WATCH | Expert on chemical weapon concerns: 

Difficult to determine if Russia used chemical weapons, expert says

4 months ago
Duration 5:28
Although it will be difficult to determine if Russia dropped a poisonous substance on Mariupol, if chemical weapons are being used, they will likely continue to be used and in larger quantities, said former U.S. assistant secretary of defence Andrew Weber.

Biden said it would be up to lawyers to decide if Russia's conduct met the international standard for genocide, but said "it sure seems that way to me."

Prime Minister Justin Trudeau noted that "there are official processes around determinations of genocide" but added of Biden's using the term, "I think it's absolutely right that more people … [are] talking and using the word genocide in terms of what Russia is doing and Vladimir Putin has done."

"The way they are targeting Ukrainian identity and culture, these are all things that are war crimes that Putin that is responsible for," Trudeau said.

French President Emmanuel Macron declined to use the word but said "it has been established that war crimes have been committed by the Russian army."

"We must find those responsible and bring them to justice," he told France-2 television.

On Wednesday, the Kremlin said it categorically disagreed with Biden's description of Russia's actions in Ukraine as genocide.

"We consider this kind of effort to distort the situation unacceptable," Kremlin spokesperson Dmitry Peskov said on a conference call with reporters.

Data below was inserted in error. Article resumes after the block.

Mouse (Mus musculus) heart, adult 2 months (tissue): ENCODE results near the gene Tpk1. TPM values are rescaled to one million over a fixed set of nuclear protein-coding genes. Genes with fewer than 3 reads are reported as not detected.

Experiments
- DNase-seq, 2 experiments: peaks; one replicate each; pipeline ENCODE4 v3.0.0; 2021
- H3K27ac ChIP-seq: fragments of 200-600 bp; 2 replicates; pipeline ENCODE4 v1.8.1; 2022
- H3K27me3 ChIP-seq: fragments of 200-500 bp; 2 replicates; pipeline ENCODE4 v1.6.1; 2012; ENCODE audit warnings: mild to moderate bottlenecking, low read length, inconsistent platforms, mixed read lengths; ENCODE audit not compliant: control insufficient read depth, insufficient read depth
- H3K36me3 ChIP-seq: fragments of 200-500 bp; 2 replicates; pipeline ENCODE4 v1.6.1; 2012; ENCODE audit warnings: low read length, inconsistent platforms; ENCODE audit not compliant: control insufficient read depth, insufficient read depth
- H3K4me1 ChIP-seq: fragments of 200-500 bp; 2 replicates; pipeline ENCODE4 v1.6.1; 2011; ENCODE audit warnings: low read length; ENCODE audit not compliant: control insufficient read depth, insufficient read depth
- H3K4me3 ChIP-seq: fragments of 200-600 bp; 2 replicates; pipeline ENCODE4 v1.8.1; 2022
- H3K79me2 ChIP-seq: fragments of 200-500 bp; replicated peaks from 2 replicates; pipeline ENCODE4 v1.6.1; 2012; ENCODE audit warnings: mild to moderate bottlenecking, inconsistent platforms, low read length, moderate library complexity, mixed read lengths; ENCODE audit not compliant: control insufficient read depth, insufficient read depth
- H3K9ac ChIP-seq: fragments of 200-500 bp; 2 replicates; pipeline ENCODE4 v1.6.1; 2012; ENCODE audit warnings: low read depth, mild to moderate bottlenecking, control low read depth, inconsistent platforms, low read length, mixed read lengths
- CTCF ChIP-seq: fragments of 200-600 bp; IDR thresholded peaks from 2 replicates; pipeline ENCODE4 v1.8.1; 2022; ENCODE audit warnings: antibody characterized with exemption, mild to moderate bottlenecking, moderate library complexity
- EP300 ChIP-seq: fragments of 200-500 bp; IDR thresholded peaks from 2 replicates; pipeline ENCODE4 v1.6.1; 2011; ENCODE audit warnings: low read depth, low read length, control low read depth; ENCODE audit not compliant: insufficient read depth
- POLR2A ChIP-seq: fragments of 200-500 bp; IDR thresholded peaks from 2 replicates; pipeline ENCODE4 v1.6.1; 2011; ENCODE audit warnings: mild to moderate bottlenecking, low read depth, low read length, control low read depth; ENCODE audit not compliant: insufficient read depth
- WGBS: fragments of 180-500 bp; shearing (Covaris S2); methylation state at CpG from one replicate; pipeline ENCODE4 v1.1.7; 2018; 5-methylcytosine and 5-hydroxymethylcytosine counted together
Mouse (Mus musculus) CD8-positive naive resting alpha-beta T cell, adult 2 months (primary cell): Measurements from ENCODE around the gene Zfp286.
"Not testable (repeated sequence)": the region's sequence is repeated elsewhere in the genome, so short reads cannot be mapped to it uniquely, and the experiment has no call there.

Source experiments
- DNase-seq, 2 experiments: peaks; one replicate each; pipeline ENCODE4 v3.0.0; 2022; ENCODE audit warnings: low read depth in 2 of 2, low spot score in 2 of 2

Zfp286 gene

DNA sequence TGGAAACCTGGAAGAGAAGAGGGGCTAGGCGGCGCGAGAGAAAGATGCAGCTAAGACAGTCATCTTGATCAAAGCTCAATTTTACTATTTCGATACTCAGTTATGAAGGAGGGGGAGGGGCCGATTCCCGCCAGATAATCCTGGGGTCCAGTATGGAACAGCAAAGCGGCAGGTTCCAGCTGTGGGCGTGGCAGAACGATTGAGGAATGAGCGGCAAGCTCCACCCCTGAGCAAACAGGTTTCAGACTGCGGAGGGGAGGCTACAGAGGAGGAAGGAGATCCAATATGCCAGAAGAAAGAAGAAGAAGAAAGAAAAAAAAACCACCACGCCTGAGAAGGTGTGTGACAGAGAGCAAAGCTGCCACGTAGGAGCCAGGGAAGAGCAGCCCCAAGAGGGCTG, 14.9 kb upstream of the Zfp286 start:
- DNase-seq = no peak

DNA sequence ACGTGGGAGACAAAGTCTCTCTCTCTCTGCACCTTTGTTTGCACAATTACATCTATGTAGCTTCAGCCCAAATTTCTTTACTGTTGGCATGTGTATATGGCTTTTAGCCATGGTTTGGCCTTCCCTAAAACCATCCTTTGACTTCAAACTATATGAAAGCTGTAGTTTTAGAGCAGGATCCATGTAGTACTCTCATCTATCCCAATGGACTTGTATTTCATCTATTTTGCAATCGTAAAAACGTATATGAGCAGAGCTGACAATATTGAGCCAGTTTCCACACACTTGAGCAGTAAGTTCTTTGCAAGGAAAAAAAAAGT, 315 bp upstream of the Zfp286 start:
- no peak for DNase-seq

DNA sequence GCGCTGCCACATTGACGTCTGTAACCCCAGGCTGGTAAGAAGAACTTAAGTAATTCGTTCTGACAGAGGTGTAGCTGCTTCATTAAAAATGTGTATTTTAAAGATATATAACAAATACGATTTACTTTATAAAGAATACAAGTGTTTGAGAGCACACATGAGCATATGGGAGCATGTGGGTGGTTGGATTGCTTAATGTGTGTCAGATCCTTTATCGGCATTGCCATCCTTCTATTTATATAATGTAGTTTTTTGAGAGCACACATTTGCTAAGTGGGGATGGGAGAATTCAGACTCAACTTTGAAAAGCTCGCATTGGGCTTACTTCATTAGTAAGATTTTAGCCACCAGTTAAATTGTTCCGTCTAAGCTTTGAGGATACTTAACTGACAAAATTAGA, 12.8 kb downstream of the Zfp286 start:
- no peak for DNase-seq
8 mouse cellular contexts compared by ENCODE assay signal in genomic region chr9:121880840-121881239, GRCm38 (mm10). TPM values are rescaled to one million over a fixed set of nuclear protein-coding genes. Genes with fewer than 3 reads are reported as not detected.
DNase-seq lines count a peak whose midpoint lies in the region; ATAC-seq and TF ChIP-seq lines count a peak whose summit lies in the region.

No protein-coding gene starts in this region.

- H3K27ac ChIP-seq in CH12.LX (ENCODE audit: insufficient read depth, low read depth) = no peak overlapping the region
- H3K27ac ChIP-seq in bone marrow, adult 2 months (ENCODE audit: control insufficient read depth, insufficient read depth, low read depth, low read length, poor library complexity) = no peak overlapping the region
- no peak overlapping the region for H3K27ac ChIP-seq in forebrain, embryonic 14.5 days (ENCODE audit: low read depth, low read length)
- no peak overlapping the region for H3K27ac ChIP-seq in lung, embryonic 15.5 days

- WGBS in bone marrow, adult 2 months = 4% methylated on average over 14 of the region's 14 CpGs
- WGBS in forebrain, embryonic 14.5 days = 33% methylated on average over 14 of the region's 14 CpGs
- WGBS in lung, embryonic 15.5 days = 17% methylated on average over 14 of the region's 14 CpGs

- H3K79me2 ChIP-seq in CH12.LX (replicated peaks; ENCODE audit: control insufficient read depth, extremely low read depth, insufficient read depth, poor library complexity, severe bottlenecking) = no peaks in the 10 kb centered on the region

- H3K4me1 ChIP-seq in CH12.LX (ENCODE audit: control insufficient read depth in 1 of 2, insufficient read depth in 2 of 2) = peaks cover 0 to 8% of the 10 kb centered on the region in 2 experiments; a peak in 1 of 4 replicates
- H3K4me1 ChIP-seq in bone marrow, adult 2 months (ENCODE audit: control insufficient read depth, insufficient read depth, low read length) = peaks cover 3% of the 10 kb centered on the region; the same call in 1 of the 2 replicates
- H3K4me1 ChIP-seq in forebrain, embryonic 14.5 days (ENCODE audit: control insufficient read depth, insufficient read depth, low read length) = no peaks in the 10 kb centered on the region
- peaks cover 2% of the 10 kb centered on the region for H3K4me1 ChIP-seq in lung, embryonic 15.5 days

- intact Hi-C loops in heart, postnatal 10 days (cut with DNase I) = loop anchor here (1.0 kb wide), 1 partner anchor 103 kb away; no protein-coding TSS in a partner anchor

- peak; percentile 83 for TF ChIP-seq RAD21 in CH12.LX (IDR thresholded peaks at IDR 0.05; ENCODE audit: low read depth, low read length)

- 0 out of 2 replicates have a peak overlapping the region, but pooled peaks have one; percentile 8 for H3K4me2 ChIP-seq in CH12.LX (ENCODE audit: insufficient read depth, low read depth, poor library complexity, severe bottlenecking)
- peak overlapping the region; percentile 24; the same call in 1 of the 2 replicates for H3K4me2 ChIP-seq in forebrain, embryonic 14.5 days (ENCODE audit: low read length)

A firefighter works to extinguish a fire after shelling in Kharkiv, Ukraine, on Wednesday. (Andrew Marienko/The Associated Press)

War crimes investigation

An International Criminal Court investigation into war crimes is underway in Ukraine, including into atrocities revealed after Moscow's retreat from the Kyiv area, where Ukrainian authorities say more than 720 people were killed, with 403 bodies found in the town of Bucha alone.

ICC prosecutor Karim Khan, who visited Bucha, said in a tweet Wednesday that Ukraine "is a crime scene" and the court must "pierce the fog of war" to determine what has occurred.

Residents in Yahidne, a village near the northern city of Chernihiv, said Russian troops forced them to stay for almost a month in the basement of a school, only allowing them outside to go to the toilet, cook on open fires — and bury those who died in a mass grave.

In one of the rooms, the residents wrote the names of those who perished during the ordeal — the list counted 18 people.

"An old man died near me and then his wife died next," said resident Valentyna Saroyan. "Then a man died who was lying there, then a woman sitting next to me.... She died as well. Another old man looked so healthy, he was doing exercises, but then he was sitting and fell. That was it."

In the Odesa region, Gov. Maksym Marchenko said forces struck the guided-missile cruiser Moskva — the flagship of Russia's Black Sea Fleet — with two missiles and caused "serious damage."

The Russian Defence Ministry confirmed the ship was damaged but not that it was hit by Ukraine — it said ammunition on board detonated as a result of a fire whose causes "were being established." The entire crew was evacuated from the ship, it added.

Bodies are exhumed and removed from a mass grave on the grounds of the St. Andrew and Pyervozvannoho All Saints church in Bucha, northwest of Kyiv, Ukraine, on Wednesday. (Sergei Supinsky/AFP/Getty Images)

With files from Reuters and CBC News